Psst - investing in China? How about Alibaba and Starbucks?

China has always been a tricky one for investors. Sure, lots of potential, but how? Opportunities are opening up!

Article updated: 20 August 2018 9:00am Author: Michael Baxter

There are reasons not to invest in China - the Shanghai Stock Exchange Composite Index is down by around a quarter since the beginning of the year. It is also inclined to look frothy. The index leapt four-fold between 2005 and 2007, crashed, leapt again in 2015, and crashed again. Over the last five years the index is up around a third but is still only slightly higher than half the 2007 peak.

It’s not easy for Brits to invest in the market anyway, but even if it was, I think words like ‘don’t,’ ‘touch’ and ‘barge pole’ would get thrown around.

The latest drop was down to fears of a trade war between China and the US. Fears that debt levels are way too high won’t go away either.

Wake up and err, smell the coffee

It turns out there are other ways to invest in the land behind The Great Wall. Take coffee, for example. According to the International Coffee Organisation, consumption of coffee in China has risen three-fold in the last four years.

We keep hearing that data, or lithium, is the new oil. Well, maybe coffee is the new oil.

And that takes me to Starbucks.

Starbucks and China

I have a confession, as a consumer, I am not a fan of Starbucks. But that’s just me, its worldwide popularity shows plenty disagree.

In China though, home delivery is becoming important too.

China has long been a growth driver for the company, maybe things are set to really take-off. It has agreed a deal with Alibaba.

“Starbucks is to collaborate across key businesses within the Alibaba ecosystem, including, Hema, Tmall, Taobao and Alipay, to significantly elevate the Starbucks Experience for Chinese customers,” revealed the company recently.

I thought that words spoken by Daniel Zhang, Chief Executive Officer of the Alibaba Group, put it well: “Starbucks is more than a destination for premium coffee and we share the same vision to pioneer a new coffee culture and lifestyle through innovation and technology.”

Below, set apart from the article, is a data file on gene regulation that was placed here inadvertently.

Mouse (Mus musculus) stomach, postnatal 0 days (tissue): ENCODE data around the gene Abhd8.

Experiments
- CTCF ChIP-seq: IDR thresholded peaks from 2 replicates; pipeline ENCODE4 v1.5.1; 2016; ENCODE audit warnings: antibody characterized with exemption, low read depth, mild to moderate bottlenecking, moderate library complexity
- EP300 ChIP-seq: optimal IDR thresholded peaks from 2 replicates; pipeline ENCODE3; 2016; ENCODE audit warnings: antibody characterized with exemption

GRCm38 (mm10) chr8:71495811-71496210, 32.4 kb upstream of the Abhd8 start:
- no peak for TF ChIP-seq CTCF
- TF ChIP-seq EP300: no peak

It seems that Starbucks and Alibaba are, between them, set to change China in one interesting way: creating a coffee culture. That strikes me as a big deal.

Starbucks was looking interesting before the deal was announced. Shares are up roughly two-thirds over the last five years, but as I write, they are around the same level they were at a year ago. Could that be an opportunity?


And that takes me to Alibaba. I can’t think of a better description of the company than ‘an Amazon for China’. It dominates online shopping in China, it flirts with off-line retail and its cloud business is growing fast.

The company is listed on the NASDAQ, so you can buy shares via The Share Centre.

Shares have suffered a tad of late over fears that a trade war between the US and China will hit sales, but unless a trade war affects the Chinese economy badly, the impact on Alibaba, which largely targets the domestic market, should not be great.

The AI opportunity

But China is interesting for another reason. Whether data, lithium or coffee is the next oil, I can say that AI and robots are the next industrial revolution; and China is moving into pole position.

Chinese knockers - I mean investment critics not human rights advocates - overlook this one.

Did you know that China is introducing a social credit system? You get points for your behaviour - how good a citizen you are, and points knocked off for bad behaviour, including, or so I understand, criticising the government. It reminds me of an episode of the TV programme Black Mirror, in which we mark everyone we meet, using a handheld device. Obtaining a high score becomes the number one priority of society; the end result is a very unhappy world in which no one dares act themselves.

I find the Chinese social credit system alarming. But it has one economic benefit. For it to evolve, AI needs data. In Europe, concerns over a possible emergence of an Orwellian state has led to GDPR. In China, where such concerns are less pronounced - research shows Chinese citizens are less bothered about data eroding privacy - AI is developing fast.

That is why not only Alibaba, but NASDAQ listed Tencent and Baidu are interesting.

These views are those of the author alone and do not necessarily reflect the view of The Share Centre, its officers and employees

Michael Baxter portrait photo
Michael Baxter

Economics Commentator

Michael is an economics, investment and technology writer, known for his entertaining style. He has previously been a full-time investor, founder of a technology company which was floated on the NASDAQ, and a director of a PR company specialising in IT.

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